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Father says there’s no proof son is ‘Jihadi John’

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The father of “Jihadi John” said in an interview published Wednesday that there was no proof that his son was the Islamic State executioner, adding there were a number of “false rumors” circulating.

“There is nothing that proves what is being circulated in the media, especially through video clips and footage, that the accused is my son Mohammed, who is being referred to as the alleged executioner of Daesh (Islamic State),” Jassem Emwazi told the Kuwaiti newspaper Al-Qabas.

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The daily said it spoke to the father of Kuwait-born Mohammed Emwazi at a secret location in his first media interview following accusations that his son is the jihadist who killed several Western hostages.

“I have a message to the Kuwaiti people that many of the rumours are false,” he told the daily.
“Because I felt that some people have believed it, I have assigned a lawyer to defend me and to prove … that what is being said is untrue,” he said.

It was not clear why he appeared to be retracting statements reported earlier that he and his wife had recognized their son’s voice.

His lawyer Salem al-Hashash said he would from Sunday file lawsuits against those who made accusations against Emwazi senior and his family.

Hashash said his client was interrogated by the interior ministry for three hours and released.
A lawyer had been appointed in Britain to defend family members there, Hashash said.

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Mohammed Emwazi, the alleged executioner, was born in Kuwait to a stateless family of Iraqi origin.

His parents moved to Britain in 1993 after their hopes of obtaining Kuwaiti citizenship were quashed.

Emwazi visited Kuwait several times, the last time between Jan. 18 and April 26, 2010, Al-Qabas said.

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A year later, he was denied entry to Kuwait after his name came up during investigations into attacks in Britain.

Media and experts have identified Emwazi as the Islamic State group militant believed to be responsible for beheading at least five Westerners.

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Alternet 2020

Here are 9 things you absolutely need to know about the 2020 Democratic primary race

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If you’re a political junkie who’s been watching every twist and turn in the Democratic primary race since the day after the 2018 midterm results came–and if those in your social media circle are the same way–you’ve probably grown weary of the drawn-out campaign and wish people would start voting already. But keep in mind that many less engaged voters are just now beginning to tune in. Historically, early-state primary polls have only begun to have predictive value after Thanksgiving. That make sense when you consider that most people don’t pick out their Halloween costumes in May or June.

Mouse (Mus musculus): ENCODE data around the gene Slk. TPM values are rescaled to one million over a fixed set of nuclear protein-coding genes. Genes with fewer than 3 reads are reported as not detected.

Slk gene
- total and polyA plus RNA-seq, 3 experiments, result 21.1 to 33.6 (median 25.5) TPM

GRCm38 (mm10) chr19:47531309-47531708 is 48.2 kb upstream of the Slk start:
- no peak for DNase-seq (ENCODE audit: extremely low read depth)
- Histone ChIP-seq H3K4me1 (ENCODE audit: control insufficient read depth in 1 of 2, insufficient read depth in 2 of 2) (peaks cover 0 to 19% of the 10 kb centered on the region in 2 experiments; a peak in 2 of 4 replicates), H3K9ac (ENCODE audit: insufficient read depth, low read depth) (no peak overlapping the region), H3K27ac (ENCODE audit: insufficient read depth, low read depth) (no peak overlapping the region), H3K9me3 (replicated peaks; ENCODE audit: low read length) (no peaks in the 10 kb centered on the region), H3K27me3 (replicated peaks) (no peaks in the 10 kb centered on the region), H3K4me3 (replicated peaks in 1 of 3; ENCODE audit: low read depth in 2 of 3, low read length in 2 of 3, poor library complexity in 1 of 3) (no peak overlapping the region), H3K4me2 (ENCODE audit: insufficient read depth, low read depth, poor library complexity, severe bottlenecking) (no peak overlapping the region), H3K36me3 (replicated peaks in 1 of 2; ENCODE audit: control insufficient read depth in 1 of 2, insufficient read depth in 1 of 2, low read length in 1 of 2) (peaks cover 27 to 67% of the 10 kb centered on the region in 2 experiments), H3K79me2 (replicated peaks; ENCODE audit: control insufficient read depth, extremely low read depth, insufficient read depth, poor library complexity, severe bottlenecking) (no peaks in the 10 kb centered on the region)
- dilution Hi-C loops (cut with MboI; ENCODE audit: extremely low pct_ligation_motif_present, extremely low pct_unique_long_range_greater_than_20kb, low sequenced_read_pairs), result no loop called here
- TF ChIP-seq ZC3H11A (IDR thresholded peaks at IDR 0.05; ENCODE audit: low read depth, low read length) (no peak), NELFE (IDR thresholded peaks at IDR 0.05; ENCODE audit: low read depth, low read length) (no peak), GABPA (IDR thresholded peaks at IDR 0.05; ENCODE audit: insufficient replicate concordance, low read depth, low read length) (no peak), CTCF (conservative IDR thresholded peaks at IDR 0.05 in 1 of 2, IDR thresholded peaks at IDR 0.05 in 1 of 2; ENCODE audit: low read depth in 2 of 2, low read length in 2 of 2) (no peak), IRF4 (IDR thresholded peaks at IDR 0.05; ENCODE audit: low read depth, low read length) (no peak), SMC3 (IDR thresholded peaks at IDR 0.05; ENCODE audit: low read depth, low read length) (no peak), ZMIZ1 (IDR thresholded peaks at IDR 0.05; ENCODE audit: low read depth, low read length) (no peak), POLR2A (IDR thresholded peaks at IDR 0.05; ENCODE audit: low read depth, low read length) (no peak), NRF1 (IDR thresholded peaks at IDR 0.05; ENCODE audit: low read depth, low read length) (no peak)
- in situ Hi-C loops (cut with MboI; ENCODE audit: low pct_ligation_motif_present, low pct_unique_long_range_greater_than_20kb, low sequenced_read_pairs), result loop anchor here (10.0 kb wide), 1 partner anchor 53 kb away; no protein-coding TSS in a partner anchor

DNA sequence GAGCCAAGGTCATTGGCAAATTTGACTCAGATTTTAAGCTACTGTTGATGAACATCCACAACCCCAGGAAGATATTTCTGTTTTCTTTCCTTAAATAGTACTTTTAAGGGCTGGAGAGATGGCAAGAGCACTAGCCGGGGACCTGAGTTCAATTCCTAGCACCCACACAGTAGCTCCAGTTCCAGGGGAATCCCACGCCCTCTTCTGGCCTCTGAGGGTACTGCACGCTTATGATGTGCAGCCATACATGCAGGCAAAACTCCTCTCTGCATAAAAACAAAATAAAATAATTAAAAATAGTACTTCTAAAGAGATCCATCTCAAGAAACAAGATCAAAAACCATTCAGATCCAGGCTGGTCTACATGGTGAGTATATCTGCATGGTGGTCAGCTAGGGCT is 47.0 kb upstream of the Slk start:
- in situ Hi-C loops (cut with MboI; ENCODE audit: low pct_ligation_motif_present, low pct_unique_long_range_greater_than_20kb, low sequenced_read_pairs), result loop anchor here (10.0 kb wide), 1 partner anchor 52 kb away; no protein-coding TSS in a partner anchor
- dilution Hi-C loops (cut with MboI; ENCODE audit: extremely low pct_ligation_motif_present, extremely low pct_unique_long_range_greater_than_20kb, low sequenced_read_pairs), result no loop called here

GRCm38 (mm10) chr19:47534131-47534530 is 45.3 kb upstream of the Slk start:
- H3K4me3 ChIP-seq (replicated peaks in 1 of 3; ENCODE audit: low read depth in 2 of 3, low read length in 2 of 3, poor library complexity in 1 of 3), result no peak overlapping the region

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Trump in 2014 fantasized about Obama falling apart emotionally if he got impeached: ‘He’d be a mess!’

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President Donald Trump has been angrily obsessing over House impeachment hearings -- just like he imagined former President Barack Obama would do if Republicans impeached him back in 2014.

Media Matters this week dug up an old "Fox & Friends" interview with Trump in which he mused over whether Obama secretly wanted to be impeached to boost his poll numbers, similar to what happened with former President Bill Clinton in the 1990s.

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Lawyers use belief in Trump far-right conspiracy theories for murder suspect’s insanity defense

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In the age of Trump, far-right conspiracy theories have gripped a large section of his base, birthing one of the most convoluted and bizarre rumors to date, namely the QAnon conspiracy theory -- which details a complicated and sometimes nonsensical plot by the "Deep State" against Trump and his supporters.

While most people regurgitate this particular brand of paranoia from behind their keyboards, some have been driven to commit acts of violence after being radicalized online, one example being a 29-year-old North Carolina man whose belief in "Pizza Gate" prompted him to walk into a D.C. pizzeria in 2016 and open fire with an assault weapon, believing he was rescuing children held hostage by a Hillary Clinton-run child sex trafficking ring.

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